OGT Services, WTCHG Develop In Situ Customized Arrays
OGT Services, a unit of Oxford Gene Technology, and researchers at the Wellcome Trust Center for Human Genomics at the University of Oxford have developed a method for in situ spotting of double-stranded DNA microarrays, OGT said last week.
According to Ioannis Ragoussis, head of genomics at WTCHG, the center decided to pair off with OGT Services in order "to establish binding profiles of human transcription factors using their in-house microarray system."
"The sequences in question are particularly long so we knew we would need a customised system," he said. WTCHG is one of OGT Services newer clients.
According to Mike Evans, OGT's CEO designate, the custom array service has been developing its market over the past 12 to 18 months, and is part of a larger strategy to expand OGT's business from licensing to more straight forward commercial ventures.
"We are developing a services-based business, which is designing arrays for people, and taking them through the initial design of the array for a customer, through using the array, to interpreting the data from the array as well," he told BioArray News last month.
"There [are] a lot of different applications for bioarrays, and we feel that there's a need in the marketplace for a very flexible and responsive service for customers."
OSU, BioImagene Partner for Cancer Research and Drug Discovery
BioImagene and Ohio State University's College of Medicine have entered into a collaborative agreement to work together on research projects and projects with the potential for profit, the two parties announced last week.
According to Mohan Uttarwar, BioImagene's CEO and president, the deal will provide his company with access "to a vast number of tissue samples, clinical data, outcome data, and deep domain knowledge with the experts to validate [their] results." The company uses its imaging technology to aid in cancer research and biomarker discovery.
Sanford Barsky, chair of OSU's department of pathology, said that the agreement will permit the two parties "to develop and validate imaging algorithms that can be applied to various areas of anatomical pathology, including tissue microarray interpretation, immunocytochemistry, in situ hybridization, and hematoxylin and eosin-based diagnosis."
Financial details were not discussed.
Health Discovery Acquires SVM Patent Portfolio, Launches Licensing Business
Health Discovery has completed its acquisition of the patent portfolio support vector machines, bioinformatics tools that are useful for gene and protein expression analysis, and has launched a licensing and development offering, the company said this week.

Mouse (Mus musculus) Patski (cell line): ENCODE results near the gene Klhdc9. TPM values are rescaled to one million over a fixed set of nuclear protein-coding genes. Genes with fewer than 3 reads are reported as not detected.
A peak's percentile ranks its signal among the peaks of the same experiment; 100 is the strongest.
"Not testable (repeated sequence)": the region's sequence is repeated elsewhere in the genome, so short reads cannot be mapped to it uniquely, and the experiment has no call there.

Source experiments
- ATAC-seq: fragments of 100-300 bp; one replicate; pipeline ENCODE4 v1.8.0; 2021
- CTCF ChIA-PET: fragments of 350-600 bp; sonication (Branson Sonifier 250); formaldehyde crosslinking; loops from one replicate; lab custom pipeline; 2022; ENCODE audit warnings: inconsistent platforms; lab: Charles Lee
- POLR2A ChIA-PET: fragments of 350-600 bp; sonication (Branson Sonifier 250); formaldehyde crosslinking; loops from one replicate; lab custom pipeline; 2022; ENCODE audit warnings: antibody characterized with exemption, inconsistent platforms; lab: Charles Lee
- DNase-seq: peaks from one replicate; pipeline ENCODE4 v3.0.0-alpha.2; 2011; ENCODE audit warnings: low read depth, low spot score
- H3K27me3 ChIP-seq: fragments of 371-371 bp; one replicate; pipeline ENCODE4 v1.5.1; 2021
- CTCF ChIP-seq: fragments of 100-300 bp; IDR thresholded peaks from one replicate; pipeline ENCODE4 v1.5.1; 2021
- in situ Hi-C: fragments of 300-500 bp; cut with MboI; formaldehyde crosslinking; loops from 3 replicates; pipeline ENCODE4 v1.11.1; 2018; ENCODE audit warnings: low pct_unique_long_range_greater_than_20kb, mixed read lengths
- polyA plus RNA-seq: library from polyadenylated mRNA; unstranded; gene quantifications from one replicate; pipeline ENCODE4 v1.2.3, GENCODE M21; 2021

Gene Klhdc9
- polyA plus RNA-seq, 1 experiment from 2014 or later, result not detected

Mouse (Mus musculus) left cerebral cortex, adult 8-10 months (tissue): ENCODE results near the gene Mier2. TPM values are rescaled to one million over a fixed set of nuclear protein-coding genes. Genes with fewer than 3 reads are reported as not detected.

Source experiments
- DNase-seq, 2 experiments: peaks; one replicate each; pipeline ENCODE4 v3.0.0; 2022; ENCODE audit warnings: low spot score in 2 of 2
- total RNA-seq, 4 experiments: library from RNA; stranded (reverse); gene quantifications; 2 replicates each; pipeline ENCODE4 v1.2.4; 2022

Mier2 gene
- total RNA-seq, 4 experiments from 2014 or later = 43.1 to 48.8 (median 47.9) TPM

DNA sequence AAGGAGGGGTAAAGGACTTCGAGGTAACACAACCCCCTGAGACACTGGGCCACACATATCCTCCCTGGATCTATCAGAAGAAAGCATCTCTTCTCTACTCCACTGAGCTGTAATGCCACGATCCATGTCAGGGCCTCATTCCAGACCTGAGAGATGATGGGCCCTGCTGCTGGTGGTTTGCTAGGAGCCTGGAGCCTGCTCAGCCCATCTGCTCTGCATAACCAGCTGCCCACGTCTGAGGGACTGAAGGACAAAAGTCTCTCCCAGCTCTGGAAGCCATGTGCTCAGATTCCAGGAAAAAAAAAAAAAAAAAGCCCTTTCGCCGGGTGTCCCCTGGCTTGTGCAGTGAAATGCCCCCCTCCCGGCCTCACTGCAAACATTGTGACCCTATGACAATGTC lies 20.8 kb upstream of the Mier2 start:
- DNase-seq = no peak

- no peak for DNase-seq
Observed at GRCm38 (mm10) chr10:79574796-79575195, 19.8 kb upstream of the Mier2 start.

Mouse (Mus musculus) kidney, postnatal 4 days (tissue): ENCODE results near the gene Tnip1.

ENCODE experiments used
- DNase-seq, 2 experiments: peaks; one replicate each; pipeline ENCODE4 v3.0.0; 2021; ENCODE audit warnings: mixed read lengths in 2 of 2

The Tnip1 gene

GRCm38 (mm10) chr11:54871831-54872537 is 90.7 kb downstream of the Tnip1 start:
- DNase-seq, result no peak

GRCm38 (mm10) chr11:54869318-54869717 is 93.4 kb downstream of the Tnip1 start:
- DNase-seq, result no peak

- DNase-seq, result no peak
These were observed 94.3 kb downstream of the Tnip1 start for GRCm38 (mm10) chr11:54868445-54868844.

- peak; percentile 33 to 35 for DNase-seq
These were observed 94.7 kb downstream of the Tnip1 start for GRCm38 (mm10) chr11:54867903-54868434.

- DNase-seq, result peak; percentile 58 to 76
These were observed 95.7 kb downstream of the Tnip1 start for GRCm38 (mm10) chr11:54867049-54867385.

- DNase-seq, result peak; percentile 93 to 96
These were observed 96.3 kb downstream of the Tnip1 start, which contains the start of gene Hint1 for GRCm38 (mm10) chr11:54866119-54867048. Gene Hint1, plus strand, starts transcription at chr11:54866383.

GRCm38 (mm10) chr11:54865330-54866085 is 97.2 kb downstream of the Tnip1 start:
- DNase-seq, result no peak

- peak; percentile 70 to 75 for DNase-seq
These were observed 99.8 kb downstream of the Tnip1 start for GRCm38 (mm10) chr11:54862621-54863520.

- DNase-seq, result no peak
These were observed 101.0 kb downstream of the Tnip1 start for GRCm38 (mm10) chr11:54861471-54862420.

The portfolio was acquired from private researchers, including Vladimir Vapnik and Isabelle Guyon, co-inventors of SVM, now members of HDVY's Scientific Team.
The company is now in a position to offer exclusive licenses of these patents in many fields including biomarker discovery. According to the Savannah, GA.-based firm their target market for licensing and development includes educational and research institutions that can use SVMs for classifying gene and protein array expression data.
BioArray Solutions to Launch BeadChip Test in Q4
BioArray Solutions will launch its HEA BeadChip Test by the end of the year, a spokesperson told BioArray News this week.
Donna DeLong, part of the Warren, New Jersey-based company's marketing and business development team, said that the firm is beta-testing the chip, and expects it to be commercially available for researchers by the fourth quarter.
Michael Seul, president of BioArray Solutions, in a statement said the BeadChip test, a high-throughput genotyping assay with probes targeting 17 mutations in various blood group systems, will be useful in determining "the DNA type of large numbers of donors at the rate of throughput required in transfusion medicine."
In addition to beta-testing the chip, BioArray Solutions also paired with investigators from the New York Blood Center to compare the technology to competitive technologies, such as serological hemagglutination. The results are published in this month's issue of Transfusion, the journal of the American Association of Blood Banks.
Marion Reid, director of NYBC's Immunohematology Lab said that the BeadChip test "would be especially useful for chronically transfused patients to reduce and ideally prevent the incidence of alloimmunization to blood group antigens."